English Standard Version
And the pig, because it parts the hoof but does not chew the cud, is unclean for you. Their flesh you shall not eat, and their carcasses you shall not touch.
King James Bible
And the swine, because it divideth the hoof, yet cheweth not the cud, it is unclean unto you: ye shall not eat of their flesh, nor touch their dead carcase.
American Standard Version
And the swine, because he parteth the hoof but cheweth not the cud, he is unclean unto you: of their flesh ye shall not eat, and their carcasses ye shall not touch.
The swine also, because it divideth the hoof, but cheweth not the cud, shall be unclean, their flesh you shall not eat, and their carcasses you shall not touch.
English Revised Version
and the swine, because he parteth the hoof but cheweth not the cud, he is unclean unto you: of their flesh ye shall not eat, and their carcases ye shall not touch.
Webster's Bible Translation
And the swine, because it divideth the hoof, yet cheweth not the cud, is unclean to you: ye shall not eat of their flesh, nor touch their dead carcass.
Deuteronomy 14:8 Parallel
CommentaryKeil and Delitzsch Biblical Commentary on the Old Testament
The Israelites were not only to suffer no idolatry to rise up in their midst, but in all their walk of life to show themselves as a holy nation of the Lord; and neither to disfigure their bodies by passionate expressions of sorrow for the dead (Deuteronomy 14:1 and Deuteronomy 14:2), nor to defile themselves by unclean food (vv. 3-21). Both of these were opposed to their calling. To bring this to their mind, Moses introduces the laws which follow with the words, "ye are children to the Lord your God." The divine sonship of Israel was founded upon its election and calling as the holy nation of Jehovah, which is regarded in the Old Testament not as generation by the Spirit of God, but simply as an adoption springing out of the free love of God, as the manifestation of paternal love on the part of Jehovah to Israel, which binds the son to obedience, reverence, and childlike trust towards a Creator and Father, who would train it up into a holy people. The laws in Deuteronomy 14:1 are simply a repetition of Leviticus 19:28 and Leviticus 21:5. למת, with reference to, or on account of, a dead person, is more expressive than לנפשׁ (for a soul) in Leviticus 19:28. The reason assigned for this command in Deuteronomy 14:2 (as in Deuteronomy 7:6) is simply an emphatic elucidation of the first clause of Deuteronomy 14:1. (On the substance of the verse, see Exodus 19:5-6).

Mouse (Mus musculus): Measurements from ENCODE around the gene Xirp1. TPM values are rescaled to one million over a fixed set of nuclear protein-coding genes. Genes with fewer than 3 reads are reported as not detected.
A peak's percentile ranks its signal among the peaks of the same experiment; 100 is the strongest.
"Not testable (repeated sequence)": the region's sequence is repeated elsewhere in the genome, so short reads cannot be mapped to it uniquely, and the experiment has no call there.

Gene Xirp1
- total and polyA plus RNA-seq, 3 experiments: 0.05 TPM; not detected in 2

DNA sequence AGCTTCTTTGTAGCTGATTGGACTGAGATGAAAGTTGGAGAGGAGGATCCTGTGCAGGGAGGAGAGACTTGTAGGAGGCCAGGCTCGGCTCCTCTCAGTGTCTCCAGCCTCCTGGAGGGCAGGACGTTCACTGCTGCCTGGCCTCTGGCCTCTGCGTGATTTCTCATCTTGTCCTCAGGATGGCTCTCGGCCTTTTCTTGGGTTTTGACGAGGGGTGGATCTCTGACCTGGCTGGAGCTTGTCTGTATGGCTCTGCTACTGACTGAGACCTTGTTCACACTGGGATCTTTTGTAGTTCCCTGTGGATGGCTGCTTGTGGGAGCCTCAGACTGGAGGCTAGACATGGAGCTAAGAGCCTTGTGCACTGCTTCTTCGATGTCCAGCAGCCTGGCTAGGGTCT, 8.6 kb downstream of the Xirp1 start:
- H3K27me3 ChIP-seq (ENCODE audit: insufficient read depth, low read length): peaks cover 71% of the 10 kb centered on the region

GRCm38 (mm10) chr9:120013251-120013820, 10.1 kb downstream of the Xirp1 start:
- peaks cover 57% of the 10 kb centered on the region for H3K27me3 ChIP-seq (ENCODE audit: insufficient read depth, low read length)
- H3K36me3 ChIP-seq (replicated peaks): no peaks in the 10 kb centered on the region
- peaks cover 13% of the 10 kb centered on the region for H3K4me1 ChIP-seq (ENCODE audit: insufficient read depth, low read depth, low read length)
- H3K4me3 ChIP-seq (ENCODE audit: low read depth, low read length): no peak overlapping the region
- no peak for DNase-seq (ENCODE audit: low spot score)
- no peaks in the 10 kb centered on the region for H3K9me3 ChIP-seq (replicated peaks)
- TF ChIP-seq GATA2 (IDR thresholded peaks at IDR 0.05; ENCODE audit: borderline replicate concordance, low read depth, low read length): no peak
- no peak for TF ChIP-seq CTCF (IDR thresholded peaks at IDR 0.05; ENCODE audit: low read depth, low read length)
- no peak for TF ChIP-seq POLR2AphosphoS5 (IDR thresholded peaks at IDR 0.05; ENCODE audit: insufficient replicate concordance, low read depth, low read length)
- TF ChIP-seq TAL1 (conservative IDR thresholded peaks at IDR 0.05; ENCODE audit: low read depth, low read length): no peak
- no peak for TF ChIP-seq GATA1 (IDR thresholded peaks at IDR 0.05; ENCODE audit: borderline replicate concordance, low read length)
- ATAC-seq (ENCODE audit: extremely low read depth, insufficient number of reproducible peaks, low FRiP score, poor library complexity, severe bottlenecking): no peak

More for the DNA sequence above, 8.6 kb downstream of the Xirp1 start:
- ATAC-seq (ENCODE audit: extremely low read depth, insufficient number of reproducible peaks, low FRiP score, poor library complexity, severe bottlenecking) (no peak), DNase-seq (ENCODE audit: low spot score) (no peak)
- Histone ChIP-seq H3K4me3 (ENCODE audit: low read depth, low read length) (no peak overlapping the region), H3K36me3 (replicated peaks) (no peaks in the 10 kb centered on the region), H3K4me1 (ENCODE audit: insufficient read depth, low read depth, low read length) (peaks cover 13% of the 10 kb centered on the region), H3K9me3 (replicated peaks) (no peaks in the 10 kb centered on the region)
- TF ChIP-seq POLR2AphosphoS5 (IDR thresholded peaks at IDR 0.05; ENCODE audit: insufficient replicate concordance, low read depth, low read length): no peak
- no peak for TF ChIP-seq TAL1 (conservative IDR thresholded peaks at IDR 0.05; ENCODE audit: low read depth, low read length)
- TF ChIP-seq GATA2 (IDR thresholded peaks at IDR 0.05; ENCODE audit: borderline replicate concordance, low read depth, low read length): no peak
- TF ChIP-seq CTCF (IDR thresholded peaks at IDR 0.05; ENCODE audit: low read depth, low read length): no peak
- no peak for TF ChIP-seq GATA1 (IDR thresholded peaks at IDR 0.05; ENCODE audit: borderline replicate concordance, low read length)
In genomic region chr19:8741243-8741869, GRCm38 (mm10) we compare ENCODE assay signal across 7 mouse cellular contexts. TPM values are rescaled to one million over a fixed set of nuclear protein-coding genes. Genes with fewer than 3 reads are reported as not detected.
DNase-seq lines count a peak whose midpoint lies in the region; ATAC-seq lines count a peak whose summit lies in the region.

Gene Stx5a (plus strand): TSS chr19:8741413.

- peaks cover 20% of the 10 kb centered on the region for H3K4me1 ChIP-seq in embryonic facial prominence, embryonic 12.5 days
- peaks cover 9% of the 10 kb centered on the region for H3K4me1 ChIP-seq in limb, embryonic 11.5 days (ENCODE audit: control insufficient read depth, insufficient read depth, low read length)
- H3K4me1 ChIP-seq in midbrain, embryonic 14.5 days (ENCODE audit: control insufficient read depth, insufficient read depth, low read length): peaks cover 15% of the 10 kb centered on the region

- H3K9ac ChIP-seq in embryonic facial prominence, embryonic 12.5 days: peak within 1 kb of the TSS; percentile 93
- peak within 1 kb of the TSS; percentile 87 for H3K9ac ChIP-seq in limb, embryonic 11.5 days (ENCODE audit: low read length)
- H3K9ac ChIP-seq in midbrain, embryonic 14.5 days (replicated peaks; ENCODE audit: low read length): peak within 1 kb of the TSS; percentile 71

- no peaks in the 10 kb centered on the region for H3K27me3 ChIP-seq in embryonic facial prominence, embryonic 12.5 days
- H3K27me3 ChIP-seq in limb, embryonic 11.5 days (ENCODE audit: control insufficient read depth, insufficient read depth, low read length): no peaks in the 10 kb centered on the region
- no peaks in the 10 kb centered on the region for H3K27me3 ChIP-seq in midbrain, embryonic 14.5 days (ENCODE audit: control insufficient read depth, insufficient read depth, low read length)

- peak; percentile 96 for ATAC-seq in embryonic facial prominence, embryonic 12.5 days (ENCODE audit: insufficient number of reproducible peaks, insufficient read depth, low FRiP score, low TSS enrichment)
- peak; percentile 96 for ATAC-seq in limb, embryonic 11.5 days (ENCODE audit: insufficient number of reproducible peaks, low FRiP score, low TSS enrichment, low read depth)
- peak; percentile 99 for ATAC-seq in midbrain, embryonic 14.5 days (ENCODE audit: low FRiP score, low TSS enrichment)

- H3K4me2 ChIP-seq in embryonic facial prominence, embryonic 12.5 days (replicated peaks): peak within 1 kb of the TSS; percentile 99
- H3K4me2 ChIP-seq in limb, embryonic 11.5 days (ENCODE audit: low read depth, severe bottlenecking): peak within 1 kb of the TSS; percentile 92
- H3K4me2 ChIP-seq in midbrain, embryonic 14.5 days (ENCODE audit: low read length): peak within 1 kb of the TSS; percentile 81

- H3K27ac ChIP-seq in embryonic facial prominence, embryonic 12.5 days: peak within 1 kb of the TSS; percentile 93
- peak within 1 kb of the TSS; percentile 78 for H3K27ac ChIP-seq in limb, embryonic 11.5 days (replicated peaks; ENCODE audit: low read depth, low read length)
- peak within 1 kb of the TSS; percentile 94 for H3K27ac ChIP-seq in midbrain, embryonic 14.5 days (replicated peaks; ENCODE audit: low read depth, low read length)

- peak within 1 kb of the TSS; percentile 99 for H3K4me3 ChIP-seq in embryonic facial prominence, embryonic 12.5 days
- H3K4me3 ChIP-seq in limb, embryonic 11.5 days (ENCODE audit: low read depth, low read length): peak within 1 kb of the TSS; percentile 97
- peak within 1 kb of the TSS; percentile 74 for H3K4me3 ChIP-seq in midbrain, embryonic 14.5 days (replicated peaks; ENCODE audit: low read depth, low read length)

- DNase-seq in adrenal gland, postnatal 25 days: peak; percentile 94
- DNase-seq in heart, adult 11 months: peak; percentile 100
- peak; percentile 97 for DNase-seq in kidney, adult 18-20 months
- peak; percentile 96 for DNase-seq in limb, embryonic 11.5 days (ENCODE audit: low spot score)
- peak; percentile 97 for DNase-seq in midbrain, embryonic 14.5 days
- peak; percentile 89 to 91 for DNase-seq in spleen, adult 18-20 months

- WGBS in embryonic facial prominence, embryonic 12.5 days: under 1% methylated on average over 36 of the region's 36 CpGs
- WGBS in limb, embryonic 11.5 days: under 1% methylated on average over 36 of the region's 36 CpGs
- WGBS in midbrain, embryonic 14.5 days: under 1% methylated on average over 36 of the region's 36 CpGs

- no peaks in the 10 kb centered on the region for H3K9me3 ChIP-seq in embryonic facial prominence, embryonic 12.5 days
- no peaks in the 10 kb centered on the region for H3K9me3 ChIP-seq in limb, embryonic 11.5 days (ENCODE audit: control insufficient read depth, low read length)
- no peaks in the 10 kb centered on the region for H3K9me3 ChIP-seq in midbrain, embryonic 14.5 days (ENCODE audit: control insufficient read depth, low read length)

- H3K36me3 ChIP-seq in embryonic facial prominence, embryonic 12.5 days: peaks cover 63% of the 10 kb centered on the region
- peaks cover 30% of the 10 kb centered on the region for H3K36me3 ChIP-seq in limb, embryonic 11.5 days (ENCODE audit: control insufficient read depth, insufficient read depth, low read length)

Treasury of Scripture Knowledge
or if anyone touches an unclean thing, whether a carcass of an unclean wild animal or a carcass of unclean livestock or a carcass of unclean swarming things, and it is hidden from him and he has become unclean, and he realizes his guilt;
Whatever parts the hoof and is cloven-footed and chews the cud, among the animals, you may eat.
Yet of those that chew the cud or have the hoof cloven you shall not eat these: the camel, the hare, and the rock badger, because they chew the cud but do not part the hoof, are unclean for you.
"Of all that are in the waters you may eat these: whatever has fins and scales you may eat.
Jump to PreviousAlthough Bodies Carcase Carcass Carcasses Chew Cheweth Cloven Cud Dead Divides Divideth Division Eat Hoof Horn Parteth Pig Split Swine Touch Touched Unclean Used
Jump to NextAlthough Bodies Carcase Carcass Carcasses Chew Cheweth Cloven Cud Dead Divides Divideth Division Eat Hoof Horn Parteth Pig Split Swine Touch Touched Unclean Used
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ESV Text Edition: 2016. The Holy Bible, English Standard Version® copyright © 2001 by Crossway Bibles, a publishing ministry of Good News Publishers.